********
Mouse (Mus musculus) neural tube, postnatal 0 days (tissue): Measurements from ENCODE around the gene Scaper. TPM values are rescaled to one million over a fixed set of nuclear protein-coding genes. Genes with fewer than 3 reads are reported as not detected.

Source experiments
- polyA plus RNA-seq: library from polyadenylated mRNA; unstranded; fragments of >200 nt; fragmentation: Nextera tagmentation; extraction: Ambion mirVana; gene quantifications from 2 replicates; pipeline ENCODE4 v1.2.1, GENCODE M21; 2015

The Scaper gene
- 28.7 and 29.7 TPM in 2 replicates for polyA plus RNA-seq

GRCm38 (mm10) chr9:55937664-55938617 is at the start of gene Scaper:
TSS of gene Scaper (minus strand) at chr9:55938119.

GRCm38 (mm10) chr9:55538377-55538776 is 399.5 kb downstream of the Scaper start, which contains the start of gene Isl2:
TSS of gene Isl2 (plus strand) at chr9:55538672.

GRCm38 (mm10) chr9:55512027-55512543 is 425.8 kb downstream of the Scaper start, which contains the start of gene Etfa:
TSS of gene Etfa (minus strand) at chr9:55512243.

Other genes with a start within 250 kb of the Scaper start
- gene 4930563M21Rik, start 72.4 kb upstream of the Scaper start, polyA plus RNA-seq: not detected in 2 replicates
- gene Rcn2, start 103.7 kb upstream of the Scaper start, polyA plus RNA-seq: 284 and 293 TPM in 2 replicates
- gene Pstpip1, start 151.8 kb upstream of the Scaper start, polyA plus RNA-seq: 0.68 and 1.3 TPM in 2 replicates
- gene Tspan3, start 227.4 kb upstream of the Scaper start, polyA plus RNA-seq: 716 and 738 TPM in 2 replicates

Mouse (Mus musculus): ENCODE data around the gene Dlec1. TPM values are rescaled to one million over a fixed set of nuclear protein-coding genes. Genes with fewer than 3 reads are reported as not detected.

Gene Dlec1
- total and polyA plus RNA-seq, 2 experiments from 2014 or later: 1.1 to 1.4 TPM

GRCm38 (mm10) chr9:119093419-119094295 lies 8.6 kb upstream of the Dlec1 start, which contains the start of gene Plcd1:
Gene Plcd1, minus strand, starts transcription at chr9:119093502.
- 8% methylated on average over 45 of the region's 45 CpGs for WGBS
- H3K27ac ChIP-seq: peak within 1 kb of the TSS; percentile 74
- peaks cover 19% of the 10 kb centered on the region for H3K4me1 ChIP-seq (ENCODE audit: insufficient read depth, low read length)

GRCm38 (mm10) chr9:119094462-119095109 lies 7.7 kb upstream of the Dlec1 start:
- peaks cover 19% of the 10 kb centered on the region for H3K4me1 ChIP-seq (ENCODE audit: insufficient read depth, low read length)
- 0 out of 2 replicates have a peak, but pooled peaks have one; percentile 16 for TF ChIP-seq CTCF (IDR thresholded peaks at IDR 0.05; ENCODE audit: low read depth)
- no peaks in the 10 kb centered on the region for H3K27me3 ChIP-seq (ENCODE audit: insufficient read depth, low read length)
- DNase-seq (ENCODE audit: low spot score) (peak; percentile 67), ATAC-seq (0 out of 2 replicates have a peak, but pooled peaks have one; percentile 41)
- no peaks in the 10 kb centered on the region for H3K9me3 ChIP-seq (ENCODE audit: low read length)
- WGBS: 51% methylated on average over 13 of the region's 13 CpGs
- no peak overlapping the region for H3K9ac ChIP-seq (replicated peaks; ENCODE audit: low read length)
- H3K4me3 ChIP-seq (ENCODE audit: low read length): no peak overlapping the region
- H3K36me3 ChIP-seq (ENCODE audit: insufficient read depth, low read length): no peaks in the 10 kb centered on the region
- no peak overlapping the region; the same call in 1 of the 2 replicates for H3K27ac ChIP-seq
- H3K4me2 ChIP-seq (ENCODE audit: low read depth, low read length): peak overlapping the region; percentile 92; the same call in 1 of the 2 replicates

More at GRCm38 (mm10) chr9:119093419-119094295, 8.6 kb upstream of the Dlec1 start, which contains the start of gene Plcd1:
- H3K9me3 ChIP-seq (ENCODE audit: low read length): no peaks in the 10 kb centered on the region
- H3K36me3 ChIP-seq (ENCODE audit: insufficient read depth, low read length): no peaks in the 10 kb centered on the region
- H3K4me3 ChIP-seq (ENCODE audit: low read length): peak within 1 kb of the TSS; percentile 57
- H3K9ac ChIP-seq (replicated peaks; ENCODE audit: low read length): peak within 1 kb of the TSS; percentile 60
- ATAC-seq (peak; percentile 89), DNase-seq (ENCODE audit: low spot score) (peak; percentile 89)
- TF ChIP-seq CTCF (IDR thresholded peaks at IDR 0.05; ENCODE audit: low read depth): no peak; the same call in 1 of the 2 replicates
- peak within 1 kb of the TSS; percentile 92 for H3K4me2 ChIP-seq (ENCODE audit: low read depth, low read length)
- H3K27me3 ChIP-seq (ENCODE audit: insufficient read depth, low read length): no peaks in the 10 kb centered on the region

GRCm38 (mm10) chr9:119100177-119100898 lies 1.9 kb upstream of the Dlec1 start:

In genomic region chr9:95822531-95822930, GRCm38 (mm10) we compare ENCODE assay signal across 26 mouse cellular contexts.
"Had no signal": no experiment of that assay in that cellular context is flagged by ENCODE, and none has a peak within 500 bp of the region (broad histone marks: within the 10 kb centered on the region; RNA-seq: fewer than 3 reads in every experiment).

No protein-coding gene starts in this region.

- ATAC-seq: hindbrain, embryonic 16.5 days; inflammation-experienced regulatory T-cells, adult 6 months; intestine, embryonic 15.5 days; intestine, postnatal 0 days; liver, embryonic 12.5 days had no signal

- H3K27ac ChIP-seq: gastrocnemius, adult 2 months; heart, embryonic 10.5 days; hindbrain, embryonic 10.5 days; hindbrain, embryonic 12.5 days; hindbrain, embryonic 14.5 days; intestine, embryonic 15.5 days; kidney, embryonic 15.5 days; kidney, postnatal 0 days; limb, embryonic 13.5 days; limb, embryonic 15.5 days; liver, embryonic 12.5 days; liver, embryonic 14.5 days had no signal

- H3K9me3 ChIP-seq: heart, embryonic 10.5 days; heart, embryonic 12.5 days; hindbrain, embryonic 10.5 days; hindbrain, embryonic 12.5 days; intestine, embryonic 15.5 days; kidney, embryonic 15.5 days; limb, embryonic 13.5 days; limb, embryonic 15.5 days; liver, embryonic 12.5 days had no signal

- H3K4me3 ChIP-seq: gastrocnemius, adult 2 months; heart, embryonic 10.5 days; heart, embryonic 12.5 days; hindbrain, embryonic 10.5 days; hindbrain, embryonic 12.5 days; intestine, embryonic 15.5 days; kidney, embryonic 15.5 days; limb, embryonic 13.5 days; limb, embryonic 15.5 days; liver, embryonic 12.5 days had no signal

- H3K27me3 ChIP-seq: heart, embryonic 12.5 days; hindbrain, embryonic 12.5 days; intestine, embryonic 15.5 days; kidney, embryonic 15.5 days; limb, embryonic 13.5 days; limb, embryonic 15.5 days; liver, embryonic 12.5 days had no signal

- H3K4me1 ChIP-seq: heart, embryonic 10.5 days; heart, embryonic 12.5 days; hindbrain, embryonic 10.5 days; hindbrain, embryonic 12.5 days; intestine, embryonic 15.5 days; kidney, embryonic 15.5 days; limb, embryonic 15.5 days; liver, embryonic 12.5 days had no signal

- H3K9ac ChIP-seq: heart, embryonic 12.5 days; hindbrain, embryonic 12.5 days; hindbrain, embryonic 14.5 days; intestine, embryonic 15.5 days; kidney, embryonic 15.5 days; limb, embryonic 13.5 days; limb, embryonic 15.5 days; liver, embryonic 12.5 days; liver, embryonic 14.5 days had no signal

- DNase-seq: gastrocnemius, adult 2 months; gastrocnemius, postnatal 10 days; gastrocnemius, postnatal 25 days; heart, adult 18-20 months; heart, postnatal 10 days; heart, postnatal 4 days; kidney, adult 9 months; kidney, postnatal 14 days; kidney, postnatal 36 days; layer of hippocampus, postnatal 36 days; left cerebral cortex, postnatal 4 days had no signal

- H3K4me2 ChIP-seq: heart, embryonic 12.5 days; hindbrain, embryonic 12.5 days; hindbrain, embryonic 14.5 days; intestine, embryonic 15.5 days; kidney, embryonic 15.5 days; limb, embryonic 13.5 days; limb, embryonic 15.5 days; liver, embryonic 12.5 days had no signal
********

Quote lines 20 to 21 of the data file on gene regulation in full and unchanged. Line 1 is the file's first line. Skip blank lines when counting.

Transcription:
GRCm38 (mm10) chr9:119093419-119094295 lies 8.6 kb upstream of the Dlec1 start, which contains the start of gene Plcd1:
Gene Plcd1, minus strand, starts transcription at chr9:119093502.